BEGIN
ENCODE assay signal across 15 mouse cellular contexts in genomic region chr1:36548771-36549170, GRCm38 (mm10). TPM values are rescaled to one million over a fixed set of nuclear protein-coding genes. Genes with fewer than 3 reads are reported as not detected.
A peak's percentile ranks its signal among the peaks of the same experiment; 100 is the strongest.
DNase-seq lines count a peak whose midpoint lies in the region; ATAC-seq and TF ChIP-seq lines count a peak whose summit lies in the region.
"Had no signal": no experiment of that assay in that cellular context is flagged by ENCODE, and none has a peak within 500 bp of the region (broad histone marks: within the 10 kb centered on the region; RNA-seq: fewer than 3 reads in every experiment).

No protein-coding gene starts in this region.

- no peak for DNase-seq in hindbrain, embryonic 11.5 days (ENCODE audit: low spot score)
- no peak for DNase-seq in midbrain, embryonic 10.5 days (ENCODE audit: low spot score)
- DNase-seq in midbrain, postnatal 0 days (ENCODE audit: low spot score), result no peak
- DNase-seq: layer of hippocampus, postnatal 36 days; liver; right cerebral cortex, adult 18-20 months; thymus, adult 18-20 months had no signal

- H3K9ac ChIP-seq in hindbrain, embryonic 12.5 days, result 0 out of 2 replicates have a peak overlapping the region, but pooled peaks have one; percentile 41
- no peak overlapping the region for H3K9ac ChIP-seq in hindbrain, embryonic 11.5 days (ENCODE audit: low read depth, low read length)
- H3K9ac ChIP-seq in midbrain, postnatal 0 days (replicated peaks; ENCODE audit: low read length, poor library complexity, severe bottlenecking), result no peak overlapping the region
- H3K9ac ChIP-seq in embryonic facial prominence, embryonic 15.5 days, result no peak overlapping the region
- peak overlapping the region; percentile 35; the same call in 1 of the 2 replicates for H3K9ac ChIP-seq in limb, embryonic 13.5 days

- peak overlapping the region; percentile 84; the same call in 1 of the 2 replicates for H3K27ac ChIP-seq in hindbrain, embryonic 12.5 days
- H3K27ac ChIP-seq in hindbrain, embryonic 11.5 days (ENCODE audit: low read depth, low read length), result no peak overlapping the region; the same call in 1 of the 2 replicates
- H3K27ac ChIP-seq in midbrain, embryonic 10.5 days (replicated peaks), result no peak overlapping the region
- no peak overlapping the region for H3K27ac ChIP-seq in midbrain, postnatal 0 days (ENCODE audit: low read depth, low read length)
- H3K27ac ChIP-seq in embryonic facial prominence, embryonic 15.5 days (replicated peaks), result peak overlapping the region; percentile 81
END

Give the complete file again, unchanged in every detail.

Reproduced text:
ENCODE assay signal across 15 mouse cellular contexts in genomic region chr1:36548771-36549170, GRCm38 (mm10). TPM values are rescaled to one million over a fixed set of nuclear protein-coding genes. Genes with fewer than 3 reads are reported as not detected.
A peak's percentile ranks its signal among the peaks of the same experiment; 100 is the strongest.
DNase-seq lines count a peak whose midpoint lies in the region; ATAC-seq and TF ChIP-seq lines count a peak whose summit lies in the region.
"Had no signal": no experiment of that assay in that cellular context is flagged by ENCODE, and none has a peak within 500 bp of the region (broad histone marks: within the 10 kb centered on the region; RNA-seq: fewer than 3 reads in every experiment).

No protein-coding gene starts in this region.

- no peak for DNase-seq in hindbrain, embryonic 11.5 days (ENCODE audit: low spot score)
- no peak for DNase-seq in midbrain, embryonic 10.5 days (ENCODE audit: low spot score)
- DNase-seq in midbrain, postnatal 0 days (ENCODE audit: low spot score), result no peak
- DNase-seq: layer of hippocampus, postnatal 36 days; liver; right cerebral cortex, adult 18-20 months; thymus, adult 18-20 months had no signal

- H3K9ac ChIP-seq in hindbrain, embryonic 12.5 days, result 0 out of 2 replicates have a peak overlapping the region, but pooled peaks have one; percentile 41
- no peak overlapping the region for H3K9ac ChIP-seq in hindbrain, embryonic 11.5 days (ENCODE audit: low read depth, low read length)
- H3K9ac ChIP-seq in midbrain, postnatal 0 days (replicated peaks; ENCODE audit: low read length, poor library complexity, severe bottlenecking), result no peak overlapping the region
- H3K9ac ChIP-seq in embryonic facial prominence, embryonic 15.5 days, result no peak overlapping the region
- peak overlapping the region; percentile 35; the same call in 1 of the 2 replicates for H3K9ac ChIP-seq in limb, embryonic 13.5 days

- peak overlapping the region; percentile 84; the same call in 1 of the 2 replicates for H3K27ac ChIP-seq in hindbrain, embryonic 12.5 days
- H3K27ac ChIP-seq in hindbrain, embryonic 11.5 days (ENCODE audit: low read depth, low read length), result no peak overlapping the region; the same call in 1 of the 2 replicates
- H3K27ac ChIP-seq in midbrain, embryonic 10.5 days (replicated peaks), result no peak overlapping the region
- no peak overlapping the region for H3K27ac ChIP-seq in midbrain, postnatal 0 days (ENCODE audit: low read depth, low read length)
- H3K27ac ChIP-seq in embryonic facial prominence, embryonic 15.5 days (replicated peaks), result peak overlapping the region; percentile 81